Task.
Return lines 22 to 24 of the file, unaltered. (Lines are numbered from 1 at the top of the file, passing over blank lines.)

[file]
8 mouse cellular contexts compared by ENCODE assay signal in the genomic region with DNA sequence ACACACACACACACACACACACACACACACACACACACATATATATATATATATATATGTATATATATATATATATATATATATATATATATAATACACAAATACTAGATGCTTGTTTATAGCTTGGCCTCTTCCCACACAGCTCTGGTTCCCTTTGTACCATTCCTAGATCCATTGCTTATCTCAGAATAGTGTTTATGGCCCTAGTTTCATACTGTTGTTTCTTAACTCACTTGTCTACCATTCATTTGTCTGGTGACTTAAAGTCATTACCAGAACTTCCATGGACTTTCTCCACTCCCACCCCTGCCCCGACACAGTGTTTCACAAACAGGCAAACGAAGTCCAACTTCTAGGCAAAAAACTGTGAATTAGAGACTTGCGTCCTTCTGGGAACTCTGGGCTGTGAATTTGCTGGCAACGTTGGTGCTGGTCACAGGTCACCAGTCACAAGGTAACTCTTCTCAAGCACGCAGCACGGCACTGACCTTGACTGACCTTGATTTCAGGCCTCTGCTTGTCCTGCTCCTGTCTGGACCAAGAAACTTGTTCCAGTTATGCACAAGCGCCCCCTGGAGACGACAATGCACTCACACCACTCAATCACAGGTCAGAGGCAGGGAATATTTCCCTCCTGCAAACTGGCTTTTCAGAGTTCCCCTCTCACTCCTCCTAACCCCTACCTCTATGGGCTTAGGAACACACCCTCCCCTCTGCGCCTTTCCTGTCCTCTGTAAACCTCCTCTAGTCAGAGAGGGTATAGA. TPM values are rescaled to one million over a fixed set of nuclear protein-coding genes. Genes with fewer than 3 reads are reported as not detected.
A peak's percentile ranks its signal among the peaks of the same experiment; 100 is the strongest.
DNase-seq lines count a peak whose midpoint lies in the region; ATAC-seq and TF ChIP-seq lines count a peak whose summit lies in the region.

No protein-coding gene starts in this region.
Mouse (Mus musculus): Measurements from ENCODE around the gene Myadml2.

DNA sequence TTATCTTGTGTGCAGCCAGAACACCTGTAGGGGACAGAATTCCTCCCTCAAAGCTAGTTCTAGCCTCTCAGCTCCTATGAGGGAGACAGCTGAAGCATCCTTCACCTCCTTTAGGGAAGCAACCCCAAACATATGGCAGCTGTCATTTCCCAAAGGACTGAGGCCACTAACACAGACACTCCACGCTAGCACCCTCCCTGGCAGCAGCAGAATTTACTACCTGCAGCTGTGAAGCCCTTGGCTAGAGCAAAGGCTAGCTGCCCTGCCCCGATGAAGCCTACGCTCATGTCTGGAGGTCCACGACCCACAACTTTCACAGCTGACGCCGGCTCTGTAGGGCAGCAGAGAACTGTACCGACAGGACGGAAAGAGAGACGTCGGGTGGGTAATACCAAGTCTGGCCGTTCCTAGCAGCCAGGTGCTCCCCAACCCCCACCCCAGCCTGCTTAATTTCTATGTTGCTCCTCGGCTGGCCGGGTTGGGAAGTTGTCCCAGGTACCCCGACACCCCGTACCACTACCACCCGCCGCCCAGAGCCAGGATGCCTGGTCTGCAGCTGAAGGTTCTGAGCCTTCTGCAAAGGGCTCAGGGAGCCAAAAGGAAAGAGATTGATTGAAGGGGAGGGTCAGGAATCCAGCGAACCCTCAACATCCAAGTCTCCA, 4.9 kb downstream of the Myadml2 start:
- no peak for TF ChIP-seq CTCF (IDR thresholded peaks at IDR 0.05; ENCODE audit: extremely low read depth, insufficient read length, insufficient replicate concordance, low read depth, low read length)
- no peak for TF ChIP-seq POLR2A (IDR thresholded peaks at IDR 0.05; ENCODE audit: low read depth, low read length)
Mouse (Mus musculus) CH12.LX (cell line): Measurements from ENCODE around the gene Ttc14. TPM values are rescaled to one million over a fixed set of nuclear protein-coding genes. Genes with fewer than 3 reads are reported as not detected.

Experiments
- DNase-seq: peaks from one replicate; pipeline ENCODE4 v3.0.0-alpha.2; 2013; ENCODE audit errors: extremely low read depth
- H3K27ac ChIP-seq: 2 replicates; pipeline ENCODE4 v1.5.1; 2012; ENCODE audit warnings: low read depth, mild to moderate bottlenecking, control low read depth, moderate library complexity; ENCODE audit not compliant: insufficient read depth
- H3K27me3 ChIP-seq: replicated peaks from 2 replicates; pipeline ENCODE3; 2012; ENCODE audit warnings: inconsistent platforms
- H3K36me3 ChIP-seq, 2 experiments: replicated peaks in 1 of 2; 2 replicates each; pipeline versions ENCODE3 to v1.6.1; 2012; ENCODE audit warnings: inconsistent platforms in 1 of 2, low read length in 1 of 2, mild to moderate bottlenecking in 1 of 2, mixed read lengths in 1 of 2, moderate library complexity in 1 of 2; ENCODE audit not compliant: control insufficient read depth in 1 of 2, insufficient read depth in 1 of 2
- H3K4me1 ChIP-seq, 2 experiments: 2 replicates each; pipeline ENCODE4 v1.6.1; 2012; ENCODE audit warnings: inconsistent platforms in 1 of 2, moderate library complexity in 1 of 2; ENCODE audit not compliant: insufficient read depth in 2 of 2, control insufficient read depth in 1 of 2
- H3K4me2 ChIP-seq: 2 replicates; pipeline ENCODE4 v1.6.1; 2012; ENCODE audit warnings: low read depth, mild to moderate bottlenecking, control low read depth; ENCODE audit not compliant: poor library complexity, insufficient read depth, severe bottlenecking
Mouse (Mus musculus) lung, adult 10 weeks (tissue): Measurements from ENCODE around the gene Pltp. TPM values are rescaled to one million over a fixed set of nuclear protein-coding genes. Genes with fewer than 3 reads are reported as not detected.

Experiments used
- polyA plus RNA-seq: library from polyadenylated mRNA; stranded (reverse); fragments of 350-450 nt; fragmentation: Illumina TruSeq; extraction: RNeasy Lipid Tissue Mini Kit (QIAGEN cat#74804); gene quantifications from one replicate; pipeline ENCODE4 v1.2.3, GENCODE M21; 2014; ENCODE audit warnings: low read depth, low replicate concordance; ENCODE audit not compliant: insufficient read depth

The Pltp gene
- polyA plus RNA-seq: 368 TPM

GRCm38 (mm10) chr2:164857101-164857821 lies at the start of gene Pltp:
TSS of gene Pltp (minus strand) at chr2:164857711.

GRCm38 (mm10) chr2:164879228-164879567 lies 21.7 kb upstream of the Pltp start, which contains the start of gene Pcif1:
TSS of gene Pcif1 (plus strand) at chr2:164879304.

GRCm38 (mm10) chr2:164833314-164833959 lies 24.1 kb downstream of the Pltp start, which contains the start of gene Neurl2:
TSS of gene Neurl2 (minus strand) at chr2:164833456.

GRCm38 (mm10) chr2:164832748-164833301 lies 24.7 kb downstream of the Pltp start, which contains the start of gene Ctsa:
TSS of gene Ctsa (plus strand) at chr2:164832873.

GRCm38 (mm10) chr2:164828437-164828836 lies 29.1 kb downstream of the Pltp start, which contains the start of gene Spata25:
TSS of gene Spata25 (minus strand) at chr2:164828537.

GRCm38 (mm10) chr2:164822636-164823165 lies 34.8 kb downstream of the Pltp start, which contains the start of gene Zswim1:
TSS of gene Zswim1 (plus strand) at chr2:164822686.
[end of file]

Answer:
GRCm38 (mm10) chr2:164857101-164857821 lies at the start of gene Pltp:
TSS of gene Pltp (minus strand) at chr2:164857711.

GRCm38 (mm10) chr2:164879228-164879567 lies 21.7 kb upstream of the Pltp start, which contains the start of gene Pcif1: